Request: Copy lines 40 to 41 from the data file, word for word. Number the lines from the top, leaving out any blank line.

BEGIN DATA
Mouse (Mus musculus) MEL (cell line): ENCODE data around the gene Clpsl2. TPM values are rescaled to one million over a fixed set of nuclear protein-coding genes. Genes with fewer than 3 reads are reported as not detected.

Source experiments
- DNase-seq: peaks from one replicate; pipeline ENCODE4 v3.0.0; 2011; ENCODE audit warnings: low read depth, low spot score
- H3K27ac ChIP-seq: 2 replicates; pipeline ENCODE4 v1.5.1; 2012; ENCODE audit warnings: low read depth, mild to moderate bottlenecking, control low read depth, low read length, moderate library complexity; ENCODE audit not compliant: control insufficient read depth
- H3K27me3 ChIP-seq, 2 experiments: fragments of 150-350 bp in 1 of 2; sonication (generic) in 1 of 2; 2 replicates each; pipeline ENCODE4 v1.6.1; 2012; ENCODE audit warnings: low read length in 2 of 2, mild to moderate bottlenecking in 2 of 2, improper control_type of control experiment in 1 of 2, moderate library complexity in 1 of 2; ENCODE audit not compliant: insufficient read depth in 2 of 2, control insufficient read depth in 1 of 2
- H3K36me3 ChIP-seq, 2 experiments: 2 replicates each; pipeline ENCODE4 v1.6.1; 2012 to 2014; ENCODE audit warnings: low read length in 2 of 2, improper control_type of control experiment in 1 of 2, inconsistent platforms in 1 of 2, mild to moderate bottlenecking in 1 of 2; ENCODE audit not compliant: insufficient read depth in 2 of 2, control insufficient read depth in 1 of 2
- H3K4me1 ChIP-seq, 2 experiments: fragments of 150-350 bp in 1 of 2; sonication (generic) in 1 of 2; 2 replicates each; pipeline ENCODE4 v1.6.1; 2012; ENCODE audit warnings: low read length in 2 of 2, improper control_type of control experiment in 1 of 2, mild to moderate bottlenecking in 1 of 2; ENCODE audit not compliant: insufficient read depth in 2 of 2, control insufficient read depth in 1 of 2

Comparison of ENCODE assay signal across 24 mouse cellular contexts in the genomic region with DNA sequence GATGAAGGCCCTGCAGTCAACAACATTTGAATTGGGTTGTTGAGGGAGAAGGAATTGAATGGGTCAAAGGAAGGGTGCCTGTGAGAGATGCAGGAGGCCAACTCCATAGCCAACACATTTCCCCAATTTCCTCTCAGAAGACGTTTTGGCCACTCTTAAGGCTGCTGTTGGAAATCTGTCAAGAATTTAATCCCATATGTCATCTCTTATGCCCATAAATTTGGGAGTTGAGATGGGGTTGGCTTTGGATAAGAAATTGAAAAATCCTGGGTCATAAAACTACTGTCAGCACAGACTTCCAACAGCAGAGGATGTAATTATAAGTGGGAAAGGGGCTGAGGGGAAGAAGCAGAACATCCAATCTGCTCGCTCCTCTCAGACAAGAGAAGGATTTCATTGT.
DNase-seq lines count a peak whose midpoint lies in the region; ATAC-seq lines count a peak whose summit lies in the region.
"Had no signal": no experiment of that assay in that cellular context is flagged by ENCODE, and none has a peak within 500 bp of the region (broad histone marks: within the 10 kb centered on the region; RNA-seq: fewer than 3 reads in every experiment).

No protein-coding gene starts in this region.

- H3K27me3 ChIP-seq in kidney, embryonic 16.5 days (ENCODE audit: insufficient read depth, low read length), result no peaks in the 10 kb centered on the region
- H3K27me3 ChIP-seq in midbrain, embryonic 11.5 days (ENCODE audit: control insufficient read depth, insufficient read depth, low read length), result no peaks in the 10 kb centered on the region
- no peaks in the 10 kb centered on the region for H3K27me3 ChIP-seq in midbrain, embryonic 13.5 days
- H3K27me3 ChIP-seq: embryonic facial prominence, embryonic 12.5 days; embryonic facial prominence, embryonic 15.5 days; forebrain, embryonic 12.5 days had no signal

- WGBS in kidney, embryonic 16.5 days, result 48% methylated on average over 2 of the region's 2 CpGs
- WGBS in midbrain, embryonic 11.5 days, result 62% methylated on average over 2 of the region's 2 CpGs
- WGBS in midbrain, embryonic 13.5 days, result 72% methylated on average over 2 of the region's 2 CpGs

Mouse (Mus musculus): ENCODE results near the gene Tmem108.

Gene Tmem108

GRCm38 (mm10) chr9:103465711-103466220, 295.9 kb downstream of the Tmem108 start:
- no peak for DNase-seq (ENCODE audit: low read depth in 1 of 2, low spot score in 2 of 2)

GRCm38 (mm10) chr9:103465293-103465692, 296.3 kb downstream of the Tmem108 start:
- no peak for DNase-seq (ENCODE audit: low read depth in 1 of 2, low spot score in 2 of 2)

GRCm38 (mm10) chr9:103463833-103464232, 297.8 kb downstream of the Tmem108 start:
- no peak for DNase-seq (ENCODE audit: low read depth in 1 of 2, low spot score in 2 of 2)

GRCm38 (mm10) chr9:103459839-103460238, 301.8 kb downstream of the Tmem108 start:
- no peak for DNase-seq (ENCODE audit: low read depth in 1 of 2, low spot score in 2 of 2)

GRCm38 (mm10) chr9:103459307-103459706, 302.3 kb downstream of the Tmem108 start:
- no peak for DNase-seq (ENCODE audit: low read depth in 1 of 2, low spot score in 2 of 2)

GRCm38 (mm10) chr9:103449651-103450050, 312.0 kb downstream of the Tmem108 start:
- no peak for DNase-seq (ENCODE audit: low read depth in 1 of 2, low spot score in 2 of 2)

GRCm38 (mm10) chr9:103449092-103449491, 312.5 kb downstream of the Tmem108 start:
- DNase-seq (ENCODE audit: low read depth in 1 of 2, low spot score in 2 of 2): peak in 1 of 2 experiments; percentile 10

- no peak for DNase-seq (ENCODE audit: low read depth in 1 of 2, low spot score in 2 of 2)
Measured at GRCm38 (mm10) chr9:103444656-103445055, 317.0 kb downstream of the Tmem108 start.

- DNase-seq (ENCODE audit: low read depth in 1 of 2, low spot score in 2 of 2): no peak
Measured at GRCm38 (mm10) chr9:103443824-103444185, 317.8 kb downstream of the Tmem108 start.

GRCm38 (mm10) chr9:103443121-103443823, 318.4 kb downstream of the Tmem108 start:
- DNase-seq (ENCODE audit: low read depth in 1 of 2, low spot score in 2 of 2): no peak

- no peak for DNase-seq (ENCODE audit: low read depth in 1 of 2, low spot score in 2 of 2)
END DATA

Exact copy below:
- DNase-seq (ENCODE audit: low read depth in 1 of 2, low spot score in 2 of 2): no peak

- no peak for DNase-seq (ENCODE audit: low read depth in 1 of 2, low spot score in 2 of 2)